Wooster’s Fossils of the Week: A calcareous sponge with a crinoid holdfast (Matmor Formation, Middle Jurassic, Israel)

April 8th, 2012

The Class Calcarea of the Phylum Porifera is a group of sponges characterized by spicular skeletons made of calcium carbonate (calcite in this case). The spicules (small elements of the skeleton) are often fused together, causing the sponges to look a bit like corals or bryozoans. They are among the most common fossils in the Matmor Formation (Middle Jurassic, Callovian) of southern Israel. Melissa Torma and I collected this particular fossil on our expedition last month. It is another indication that the Matmor Formation was deposited in very shallow waters.
This is the underside of the Matmor calcareous sponge. (I wish we had a name for it, but the taxonomy is in considerable flux right now.) You can see the way it grew radially around an encrusting center. In the lower right a circular oyster attachment is visible.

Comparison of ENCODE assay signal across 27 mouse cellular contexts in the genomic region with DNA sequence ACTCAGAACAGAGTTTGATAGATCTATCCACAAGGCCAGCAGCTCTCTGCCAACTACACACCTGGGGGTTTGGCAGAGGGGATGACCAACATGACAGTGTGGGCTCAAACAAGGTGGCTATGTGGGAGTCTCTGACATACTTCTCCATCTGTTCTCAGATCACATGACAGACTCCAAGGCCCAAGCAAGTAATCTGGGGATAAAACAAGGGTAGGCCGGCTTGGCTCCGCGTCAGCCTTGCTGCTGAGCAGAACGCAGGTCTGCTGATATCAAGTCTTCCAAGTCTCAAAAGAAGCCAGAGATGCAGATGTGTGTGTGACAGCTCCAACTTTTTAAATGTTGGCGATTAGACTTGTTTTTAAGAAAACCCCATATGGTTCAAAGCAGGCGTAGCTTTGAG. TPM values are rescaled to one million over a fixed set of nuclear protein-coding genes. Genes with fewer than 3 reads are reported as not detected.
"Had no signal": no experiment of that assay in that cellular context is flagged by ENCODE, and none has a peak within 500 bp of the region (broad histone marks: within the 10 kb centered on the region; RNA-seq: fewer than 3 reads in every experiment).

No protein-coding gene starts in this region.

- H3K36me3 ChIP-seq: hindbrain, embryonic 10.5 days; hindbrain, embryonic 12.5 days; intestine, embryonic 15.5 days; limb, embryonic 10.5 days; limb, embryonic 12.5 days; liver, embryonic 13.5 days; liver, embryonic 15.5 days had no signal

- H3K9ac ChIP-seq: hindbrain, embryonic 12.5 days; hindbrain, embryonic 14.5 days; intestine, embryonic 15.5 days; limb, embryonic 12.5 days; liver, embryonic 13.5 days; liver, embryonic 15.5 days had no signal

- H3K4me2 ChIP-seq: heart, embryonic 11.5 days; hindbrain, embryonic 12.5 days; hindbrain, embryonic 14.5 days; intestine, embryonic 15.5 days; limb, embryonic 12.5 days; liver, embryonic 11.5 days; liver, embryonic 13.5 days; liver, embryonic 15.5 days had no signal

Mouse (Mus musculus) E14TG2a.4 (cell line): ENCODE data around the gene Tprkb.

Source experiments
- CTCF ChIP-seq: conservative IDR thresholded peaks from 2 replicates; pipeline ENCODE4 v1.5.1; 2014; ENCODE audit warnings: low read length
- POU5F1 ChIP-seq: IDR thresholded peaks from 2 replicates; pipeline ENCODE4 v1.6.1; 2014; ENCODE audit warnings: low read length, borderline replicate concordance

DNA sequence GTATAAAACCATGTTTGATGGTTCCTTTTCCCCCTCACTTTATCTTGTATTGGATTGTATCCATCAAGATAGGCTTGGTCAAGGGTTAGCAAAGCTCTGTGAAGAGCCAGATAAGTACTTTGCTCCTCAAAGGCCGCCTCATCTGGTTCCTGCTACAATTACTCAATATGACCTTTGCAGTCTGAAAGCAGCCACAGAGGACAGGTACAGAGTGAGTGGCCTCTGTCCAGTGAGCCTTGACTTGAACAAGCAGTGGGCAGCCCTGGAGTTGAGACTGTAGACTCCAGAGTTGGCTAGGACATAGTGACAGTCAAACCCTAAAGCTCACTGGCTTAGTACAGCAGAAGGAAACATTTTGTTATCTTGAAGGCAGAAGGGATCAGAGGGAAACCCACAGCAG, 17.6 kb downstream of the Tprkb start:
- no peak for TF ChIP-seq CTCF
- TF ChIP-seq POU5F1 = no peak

A close view of the top surface of the calcareous sponge showing radiating canals called astrorhizae. They were used to channel water currents for the sponge’s filter-feeding system.
This crinoid holdfast (the base of an attaching stem) locked onto the calcareous sponge after its death. We can tell this because it is bound to the spicular skeleton itself, which was only exposed after the sponge’s soft tissues rotted away. It is not possible to identify the crinoid, but it is likely in the genus Apiocrinites.
The Class Calcarea was named by James Scott Bowerbank in 1864. Bowerbank (1797-1877) was an English naturalist born in London. He helped run a distillery with his brother, making enough money to support his diverse interests in natural history. He collected many fossils in his life, specializing in the London Clay (Eocene). His various publications gained him membership in the Royal Society in 1842. His greatest work was probably a four-volume set titled “A Monograph of the British Spongidae”. (You can read at least part of this work online.) He was well known as a strong supporter of young scientists, opening his home and collections (and use of his valuable microscopes) to all those seriously interested in natural history. I like to think he would have been happy as a liberal arts geology professor!

Last day of 2012 fieldwork in Israel by Wooster Geologists

March 18th, 2012